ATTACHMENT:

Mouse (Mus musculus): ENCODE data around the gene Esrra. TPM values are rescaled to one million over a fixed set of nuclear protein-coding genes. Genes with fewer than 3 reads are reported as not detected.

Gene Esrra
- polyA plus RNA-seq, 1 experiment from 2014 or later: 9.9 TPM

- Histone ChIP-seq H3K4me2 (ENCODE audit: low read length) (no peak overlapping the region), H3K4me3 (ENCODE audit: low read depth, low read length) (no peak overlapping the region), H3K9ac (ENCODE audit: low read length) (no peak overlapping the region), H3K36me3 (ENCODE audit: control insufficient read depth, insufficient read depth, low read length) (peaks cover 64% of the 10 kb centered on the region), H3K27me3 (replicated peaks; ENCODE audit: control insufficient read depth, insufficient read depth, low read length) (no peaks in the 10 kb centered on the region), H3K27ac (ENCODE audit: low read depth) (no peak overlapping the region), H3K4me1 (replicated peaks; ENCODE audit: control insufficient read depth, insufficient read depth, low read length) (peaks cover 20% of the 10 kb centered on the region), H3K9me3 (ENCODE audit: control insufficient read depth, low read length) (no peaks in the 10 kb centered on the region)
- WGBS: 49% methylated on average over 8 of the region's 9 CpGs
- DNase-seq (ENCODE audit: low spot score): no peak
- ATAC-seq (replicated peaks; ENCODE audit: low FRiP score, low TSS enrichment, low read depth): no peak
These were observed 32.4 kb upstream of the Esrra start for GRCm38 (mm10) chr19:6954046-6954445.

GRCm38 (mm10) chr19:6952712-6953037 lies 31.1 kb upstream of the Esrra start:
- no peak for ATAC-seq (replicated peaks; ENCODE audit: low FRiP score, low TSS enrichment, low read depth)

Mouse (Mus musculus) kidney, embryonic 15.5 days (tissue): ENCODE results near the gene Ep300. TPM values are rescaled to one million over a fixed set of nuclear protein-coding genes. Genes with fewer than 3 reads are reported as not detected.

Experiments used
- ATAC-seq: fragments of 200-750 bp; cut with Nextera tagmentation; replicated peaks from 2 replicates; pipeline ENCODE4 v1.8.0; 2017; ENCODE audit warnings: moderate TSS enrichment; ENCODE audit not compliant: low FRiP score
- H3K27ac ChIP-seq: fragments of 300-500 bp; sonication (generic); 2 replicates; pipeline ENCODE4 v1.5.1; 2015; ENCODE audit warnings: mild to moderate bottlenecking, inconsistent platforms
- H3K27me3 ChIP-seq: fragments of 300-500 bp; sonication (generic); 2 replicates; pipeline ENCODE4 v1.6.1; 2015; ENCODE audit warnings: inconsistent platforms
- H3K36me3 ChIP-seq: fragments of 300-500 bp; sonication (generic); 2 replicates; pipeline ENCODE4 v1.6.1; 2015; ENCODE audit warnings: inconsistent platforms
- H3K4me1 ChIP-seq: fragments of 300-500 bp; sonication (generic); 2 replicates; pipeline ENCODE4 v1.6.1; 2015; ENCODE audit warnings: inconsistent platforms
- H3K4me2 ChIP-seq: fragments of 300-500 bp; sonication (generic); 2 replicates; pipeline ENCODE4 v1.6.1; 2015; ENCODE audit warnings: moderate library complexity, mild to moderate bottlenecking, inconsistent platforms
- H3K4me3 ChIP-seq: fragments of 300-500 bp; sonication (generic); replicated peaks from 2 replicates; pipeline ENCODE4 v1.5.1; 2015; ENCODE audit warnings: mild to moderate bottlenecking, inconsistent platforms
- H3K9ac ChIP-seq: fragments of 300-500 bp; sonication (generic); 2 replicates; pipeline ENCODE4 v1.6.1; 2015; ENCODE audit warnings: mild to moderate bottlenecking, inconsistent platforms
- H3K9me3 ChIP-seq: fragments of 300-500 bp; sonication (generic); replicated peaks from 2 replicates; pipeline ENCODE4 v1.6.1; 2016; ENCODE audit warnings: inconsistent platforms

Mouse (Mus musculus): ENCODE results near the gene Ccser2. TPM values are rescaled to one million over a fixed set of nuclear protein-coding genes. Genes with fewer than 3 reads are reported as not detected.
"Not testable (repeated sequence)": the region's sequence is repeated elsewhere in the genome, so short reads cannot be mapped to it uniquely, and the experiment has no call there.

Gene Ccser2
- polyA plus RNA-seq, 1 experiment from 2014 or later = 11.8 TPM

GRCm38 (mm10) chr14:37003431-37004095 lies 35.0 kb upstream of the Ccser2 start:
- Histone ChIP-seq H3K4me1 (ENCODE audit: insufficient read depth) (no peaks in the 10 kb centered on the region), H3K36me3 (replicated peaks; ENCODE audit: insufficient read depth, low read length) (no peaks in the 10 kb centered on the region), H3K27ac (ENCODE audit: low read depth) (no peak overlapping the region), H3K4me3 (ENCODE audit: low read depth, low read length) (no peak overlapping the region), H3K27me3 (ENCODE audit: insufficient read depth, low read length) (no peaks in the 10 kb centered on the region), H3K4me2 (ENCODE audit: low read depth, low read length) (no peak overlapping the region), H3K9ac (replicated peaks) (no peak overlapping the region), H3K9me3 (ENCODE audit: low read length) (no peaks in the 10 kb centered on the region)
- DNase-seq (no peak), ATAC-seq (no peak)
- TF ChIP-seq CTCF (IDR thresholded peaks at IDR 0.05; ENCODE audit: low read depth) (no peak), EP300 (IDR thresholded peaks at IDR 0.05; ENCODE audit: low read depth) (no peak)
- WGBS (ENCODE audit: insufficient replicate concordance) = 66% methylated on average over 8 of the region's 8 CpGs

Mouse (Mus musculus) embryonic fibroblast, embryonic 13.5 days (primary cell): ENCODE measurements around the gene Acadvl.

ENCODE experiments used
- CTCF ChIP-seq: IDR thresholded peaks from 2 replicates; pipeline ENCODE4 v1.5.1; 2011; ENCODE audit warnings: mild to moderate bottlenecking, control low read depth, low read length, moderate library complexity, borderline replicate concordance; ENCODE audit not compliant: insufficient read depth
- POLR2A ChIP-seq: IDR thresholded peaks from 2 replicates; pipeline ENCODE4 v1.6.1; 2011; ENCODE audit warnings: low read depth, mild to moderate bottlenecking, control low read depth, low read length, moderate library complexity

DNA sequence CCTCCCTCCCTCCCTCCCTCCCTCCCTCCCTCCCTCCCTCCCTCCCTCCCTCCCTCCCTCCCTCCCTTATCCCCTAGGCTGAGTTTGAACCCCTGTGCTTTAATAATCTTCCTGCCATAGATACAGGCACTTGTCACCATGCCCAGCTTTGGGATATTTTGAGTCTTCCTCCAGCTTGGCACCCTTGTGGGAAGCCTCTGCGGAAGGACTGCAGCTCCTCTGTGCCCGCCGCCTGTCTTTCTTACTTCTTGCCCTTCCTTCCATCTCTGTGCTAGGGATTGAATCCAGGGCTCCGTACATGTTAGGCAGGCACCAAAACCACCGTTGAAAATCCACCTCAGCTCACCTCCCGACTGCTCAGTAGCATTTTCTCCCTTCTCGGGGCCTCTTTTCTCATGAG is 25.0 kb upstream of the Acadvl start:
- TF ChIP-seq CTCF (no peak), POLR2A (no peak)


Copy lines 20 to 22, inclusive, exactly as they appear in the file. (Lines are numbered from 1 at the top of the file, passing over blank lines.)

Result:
- H3K9ac ChIP-seq: fragments of 300-500 bp; sonication (generic); 2 replicates; pipeline ENCODE4 v1.6.1; 2015; ENCODE audit warnings: mild to moderate bottlenecking, inconsistent platforms
- H3K9me3 ChIP-seq: fragments of 300-500 bp; sonication (generic); replicated peaks from 2 replicates; pipeline ENCODE4 v1.6.1; 2016; ENCODE audit warnings: inconsistent platforms

Mouse (Mus musculus): ENCODE results near the gene Ccser2. TPM values are rescaled to one million over a fixed set of nuclear protein-coding genes. Genes with fewer than 3 reads are reported as not detected.